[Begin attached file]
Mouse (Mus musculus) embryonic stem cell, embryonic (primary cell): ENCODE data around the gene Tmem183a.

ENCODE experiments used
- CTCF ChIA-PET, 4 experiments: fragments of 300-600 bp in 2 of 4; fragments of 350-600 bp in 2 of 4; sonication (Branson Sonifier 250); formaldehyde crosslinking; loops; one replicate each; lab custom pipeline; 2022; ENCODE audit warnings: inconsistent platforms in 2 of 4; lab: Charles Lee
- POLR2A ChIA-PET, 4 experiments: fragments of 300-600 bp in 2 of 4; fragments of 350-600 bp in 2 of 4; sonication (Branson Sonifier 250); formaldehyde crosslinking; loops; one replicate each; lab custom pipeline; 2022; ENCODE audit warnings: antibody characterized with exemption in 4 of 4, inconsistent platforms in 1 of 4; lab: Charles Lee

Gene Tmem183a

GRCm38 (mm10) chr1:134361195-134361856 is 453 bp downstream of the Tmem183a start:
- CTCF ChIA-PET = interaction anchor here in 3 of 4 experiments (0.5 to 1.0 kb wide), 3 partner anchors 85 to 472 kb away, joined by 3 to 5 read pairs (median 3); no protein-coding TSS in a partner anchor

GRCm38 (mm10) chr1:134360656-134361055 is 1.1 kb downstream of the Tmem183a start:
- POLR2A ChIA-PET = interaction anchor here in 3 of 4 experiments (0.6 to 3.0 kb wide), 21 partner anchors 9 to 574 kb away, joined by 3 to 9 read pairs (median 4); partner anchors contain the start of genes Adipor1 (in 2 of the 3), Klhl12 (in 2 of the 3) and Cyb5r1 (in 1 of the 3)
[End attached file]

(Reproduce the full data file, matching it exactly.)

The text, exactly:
Mouse (Mus musculus) embryonic stem cell, embryonic (primary cell): ENCODE data around the gene Tmem183a.

ENCODE experiments used
- CTCF ChIA-PET, 4 experiments: fragments of 300-600 bp in 2 of 4; fragments of 350-600 bp in 2 of 4; sonication (Branson Sonifier 250); formaldehyde crosslinking; loops; one replicate each; lab custom pipeline; 2022; ENCODE audit warnings: inconsistent platforms in 2 of 4; lab: Charles Lee
- POLR2A ChIA-PET, 4 experiments: fragments of 300-600 bp in 2 of 4; fragments of 350-600 bp in 2 of 4; sonication (Branson Sonifier 250); formaldehyde crosslinking; loops; one replicate each; lab custom pipeline; 2022; ENCODE audit warnings: antibody characterized with exemption in 4 of 4, inconsistent platforms in 1 of 4; lab: Charles Lee

Gene Tmem183a

GRCm38 (mm10) chr1:134361195-134361856 is 453 bp downstream of the Tmem183a start:
- CTCF ChIA-PET = interaction anchor here in 3 of 4 experiments (0.5 to 1.0 kb wide), 3 partner anchors 85 to 472 kb away, joined by 3 to 5 read pairs (median 3); no protein-coding TSS in a partner anchor

GRCm38 (mm10) chr1:134360656-134361055 is 1.1 kb downstream of the Tmem183a start:
- POLR2A ChIA-PET = interaction anchor here in 3 of 4 experiments (0.6 to 3.0 kb wide), 21 partner anchors 9 to 574 kb away, joined by 3 to 9 read pairs (median 4); partner anchors contain the start of genes Adipor1 (in 2 of the 3), Klhl12 (in 2 of the 3) and Cyb5r1 (in 1 of the 3)